Transformable Small-Animal PET Module Design Utilizing Mixed Resolution Detectors (#3187)

N. Eclov1, H. T. Chen1, H. Kim1, C. - T. Chen1, C. - M. Kao1

1 University of Chicago, Department of Radiology, Chicago, Illinois, United States of America


We are developing a transformable small-animal PET system utilizing mixed resolution detectors for improved spatial and contrast resolution and noise performance compared to systems with just clinical resolution or just high resolution detectors. Initial reconstruction studies of single-slice mixed resolution data were performed on a digital high resolution phantom with 1 mm pixels and hot regions a minimum of 4 mm in diameter. Reconstructions were performed using MLEM with a resolution model, with 2 mm and 6 mm high and clinical resolution detector elements, respectively. All reconstructions used 500k total counts, with mixed resolution cases using different percentages of high and clinical resolution data (50%-50%, 40%-60%, and 30%-70% high and clinical resolution, respectively). Though contrast was reduced compared to the high resolution data alone, the mixed resolution cases studied still resolved all of the 4 mm regions, while the clinical resolution data alone did not. The 50%-50%, 40%-60%, and 30%-70% data cases also showed reduced noise compared to the high resolution data alone, and approached the lower noise level of the clinical resolution data alone as a larger percentage of clinical resolution data was used in the reconstruction. Contrast-to-noise ratio (CNR) for the mixed resolution cases exceeded CNR for the high and clinical resolution. A transformable gantry concept was also developed to enable a mixed resolution detector system with adjustable detector positioning and field-of-view. Such a gantry has been built and awaits the installation of detector modules and further testing. These studies demonstrate the feasibility of a mixed resolution PET system and will inform further studies investigating the ideal design parameters of such a system as well as the capabilities of such a system enabled by a transformable gantry.

Keywords: Small-Animal PET, Positron Emission Tomography, Transformable PET, Mixed Resolution Detectors
Poster panel
(face) ID: 76

Poster Number:

A Very Compact Preclinical PET Scanner and Initial Results (#3451)

T. Xu1, 2, Q. Wei3, G. Gong1, 2, H. Liu1, 2, S. Wang1, 2, Y. Liu1, 2, T. Ma1, 2

1 Tsinghua University, Department of Engineering Physics, Beijing, China
2 Ministry of Education, Key Laboratory of Particle & Radiation Imaging (Tsinghua University), Beijing, China
3 University of Science and Technology Beijing, Department of Automatic and Electrical Engineering, Beijing, China


A very compact preclinical PET scanner based on DOI PET detector module has been developed. Eight singles detection units (SDU), composed of 2×3 detector modules and front-end electronics, form a PET ring which has a 175 mm bore size with a 70 mm transaxial field of view (FOV) and a 101 mm axial FOV. The whole scanner consists of only the PET ring and an open source white rabbit switch, which plays the role of clock synchronization and data acquisition system. This compact design makes it not only capable for dedicated PET imaging but also flexible to integrate with other imaging modalities, such as SPECT, CT and MRI. Initial performance evaluation of this PET scanner was performed. Crystals of the staggered 15×15+16×16 DOI detector block can be clearly identified. An average system energy resolution of 14.3% and 1.4 ns system timing resolution have been achieved. For image resolution study, a home made hot rod phantom was scanned. An OS-EM reconstruction algorithm was performed and 1.2 mm hot rods can be resolved. Parameters of this PET scanner are under optimization. In future, full performance of this PET system will be evaluated based on National Electrical Manufacturers Association (NEMA) NU-4, including spatial resolution, sensitivity, scatter and count-rate performance and image quality.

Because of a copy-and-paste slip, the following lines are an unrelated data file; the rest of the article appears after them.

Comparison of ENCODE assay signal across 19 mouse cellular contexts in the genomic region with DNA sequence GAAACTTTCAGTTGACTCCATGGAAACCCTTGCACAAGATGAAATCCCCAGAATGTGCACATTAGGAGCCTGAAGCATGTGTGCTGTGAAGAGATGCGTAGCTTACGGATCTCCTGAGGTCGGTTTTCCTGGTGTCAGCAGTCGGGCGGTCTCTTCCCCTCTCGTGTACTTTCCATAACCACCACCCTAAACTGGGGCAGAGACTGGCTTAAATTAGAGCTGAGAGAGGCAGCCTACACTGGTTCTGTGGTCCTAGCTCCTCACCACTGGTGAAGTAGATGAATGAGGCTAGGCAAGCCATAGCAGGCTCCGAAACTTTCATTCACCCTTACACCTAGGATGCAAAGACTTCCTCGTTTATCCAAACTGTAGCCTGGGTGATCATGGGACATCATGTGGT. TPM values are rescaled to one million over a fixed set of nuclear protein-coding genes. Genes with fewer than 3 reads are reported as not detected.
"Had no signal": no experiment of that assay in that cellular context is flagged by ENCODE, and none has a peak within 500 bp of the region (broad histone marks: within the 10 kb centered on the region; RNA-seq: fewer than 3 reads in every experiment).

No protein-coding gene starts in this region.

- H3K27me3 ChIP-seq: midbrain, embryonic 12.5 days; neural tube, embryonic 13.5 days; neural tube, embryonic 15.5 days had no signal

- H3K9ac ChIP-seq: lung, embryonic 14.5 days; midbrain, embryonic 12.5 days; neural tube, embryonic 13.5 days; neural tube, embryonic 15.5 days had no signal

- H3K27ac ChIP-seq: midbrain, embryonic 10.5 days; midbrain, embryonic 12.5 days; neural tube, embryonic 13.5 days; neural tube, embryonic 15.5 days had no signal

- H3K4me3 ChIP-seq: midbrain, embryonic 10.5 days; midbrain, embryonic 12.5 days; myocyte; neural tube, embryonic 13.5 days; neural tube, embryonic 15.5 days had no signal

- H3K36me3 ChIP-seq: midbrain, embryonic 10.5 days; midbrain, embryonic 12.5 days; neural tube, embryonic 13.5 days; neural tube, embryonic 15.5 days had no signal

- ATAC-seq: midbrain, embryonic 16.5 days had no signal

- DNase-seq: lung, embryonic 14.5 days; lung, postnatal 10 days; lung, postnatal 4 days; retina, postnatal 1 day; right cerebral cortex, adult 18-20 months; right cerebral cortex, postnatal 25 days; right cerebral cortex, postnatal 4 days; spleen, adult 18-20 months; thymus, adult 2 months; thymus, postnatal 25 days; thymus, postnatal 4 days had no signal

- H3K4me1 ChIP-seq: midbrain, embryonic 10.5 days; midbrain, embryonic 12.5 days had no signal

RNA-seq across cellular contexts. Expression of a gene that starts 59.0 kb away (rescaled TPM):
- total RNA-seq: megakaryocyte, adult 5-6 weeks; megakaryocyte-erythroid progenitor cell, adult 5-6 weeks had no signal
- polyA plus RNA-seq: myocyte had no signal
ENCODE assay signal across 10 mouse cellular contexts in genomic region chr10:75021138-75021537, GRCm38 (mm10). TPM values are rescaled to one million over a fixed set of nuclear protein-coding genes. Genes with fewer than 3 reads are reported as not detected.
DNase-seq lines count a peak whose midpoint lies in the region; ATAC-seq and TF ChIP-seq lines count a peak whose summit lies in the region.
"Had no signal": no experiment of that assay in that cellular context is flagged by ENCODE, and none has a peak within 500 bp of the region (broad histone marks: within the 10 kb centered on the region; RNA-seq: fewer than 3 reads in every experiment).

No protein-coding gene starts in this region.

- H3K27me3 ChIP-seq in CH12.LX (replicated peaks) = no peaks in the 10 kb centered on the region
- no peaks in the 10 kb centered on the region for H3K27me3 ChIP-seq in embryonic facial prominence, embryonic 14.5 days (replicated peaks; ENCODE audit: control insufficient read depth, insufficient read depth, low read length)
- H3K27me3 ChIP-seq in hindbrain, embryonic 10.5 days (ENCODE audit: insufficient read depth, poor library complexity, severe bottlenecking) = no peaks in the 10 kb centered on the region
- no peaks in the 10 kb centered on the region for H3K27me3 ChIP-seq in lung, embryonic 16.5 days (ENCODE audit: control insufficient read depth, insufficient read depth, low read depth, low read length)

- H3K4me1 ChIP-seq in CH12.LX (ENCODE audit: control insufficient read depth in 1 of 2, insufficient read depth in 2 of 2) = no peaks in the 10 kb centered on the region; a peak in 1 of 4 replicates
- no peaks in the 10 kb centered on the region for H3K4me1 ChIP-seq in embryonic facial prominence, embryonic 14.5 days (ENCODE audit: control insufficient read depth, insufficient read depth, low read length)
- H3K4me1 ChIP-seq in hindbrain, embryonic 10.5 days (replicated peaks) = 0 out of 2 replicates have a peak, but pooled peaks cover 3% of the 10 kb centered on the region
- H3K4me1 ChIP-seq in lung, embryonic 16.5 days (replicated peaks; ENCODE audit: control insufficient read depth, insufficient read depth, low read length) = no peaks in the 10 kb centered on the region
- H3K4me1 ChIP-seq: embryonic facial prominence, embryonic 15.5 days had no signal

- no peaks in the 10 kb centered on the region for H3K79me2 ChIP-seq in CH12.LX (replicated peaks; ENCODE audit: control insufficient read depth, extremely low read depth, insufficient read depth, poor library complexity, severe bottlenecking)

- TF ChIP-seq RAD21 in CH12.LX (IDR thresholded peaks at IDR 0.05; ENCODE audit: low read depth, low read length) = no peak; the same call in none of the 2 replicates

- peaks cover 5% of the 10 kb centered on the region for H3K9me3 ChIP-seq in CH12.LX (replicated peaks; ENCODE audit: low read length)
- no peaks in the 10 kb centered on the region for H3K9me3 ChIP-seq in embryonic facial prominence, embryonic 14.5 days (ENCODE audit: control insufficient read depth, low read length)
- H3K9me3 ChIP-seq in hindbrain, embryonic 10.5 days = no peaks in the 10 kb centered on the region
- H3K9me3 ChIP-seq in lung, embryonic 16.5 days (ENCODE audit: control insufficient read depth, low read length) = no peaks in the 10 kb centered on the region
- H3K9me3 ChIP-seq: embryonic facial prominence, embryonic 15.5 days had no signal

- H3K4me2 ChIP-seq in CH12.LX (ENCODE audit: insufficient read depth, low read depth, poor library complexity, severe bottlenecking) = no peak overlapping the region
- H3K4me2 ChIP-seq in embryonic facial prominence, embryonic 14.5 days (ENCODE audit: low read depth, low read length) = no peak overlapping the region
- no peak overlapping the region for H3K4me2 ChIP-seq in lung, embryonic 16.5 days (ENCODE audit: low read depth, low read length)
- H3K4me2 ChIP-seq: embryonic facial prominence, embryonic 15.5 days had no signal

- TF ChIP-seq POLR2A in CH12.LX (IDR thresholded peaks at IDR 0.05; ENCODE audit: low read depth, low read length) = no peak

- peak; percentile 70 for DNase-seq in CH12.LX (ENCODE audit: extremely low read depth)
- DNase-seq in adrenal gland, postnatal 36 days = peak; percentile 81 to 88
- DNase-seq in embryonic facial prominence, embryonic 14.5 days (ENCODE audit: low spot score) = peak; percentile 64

Keywords: preclinical imaging, PET, DOI, SiPM
Poster panel
(face) ID: 79

Poster Number:

Initial test and results of an AwakeAnimalPET system (#3541)

S. Lee1, A. Weisenberger1

1 Thomas Jefferson National Accelerator Facility, Newport News, Virginia, United States of America


We have developed AwakeSPECT, a small animal SPECT/CT system for imaging the mouse brain using an optical motion tracking system. The system successfully has been used in mouse brain studies without the need of anesthesia. As an extension of this technology we have built a prototype AwakeAnimalPET system by using the motion tracking system and modular PET detectors. The system consists of a commercial motion tracking system that utilizes near infra-red (NIR) strobes retro-reflective markers, and a modular PET system with 8 detector modules. The motion tracking system measures six degrees of freedom (x, y, z, roll, pitch, and yaw) of the moving target at 60 frames per second. The PET system uses a 32 channel flash ADC system developed at Thomas Jefferson National Accelerator Facility. Each PET detector module is built with a Hamamatsu H8500 position sensitive photomultiplier tubes (PSPMT) coupled to a LYSO scintillator array. Geometrical calibration was performed using Na-22 point source phantom using the same method used for AwakeSPECT. Initial proof-of-principle tests were performed using a foam mouse phantom with three IR reflectors and an embedded Na-22 point source. During the PET scan, the foam mouse was moved and rotated by hand motion. Image reconstruction with motion compensation resulted in good point image reconstruction.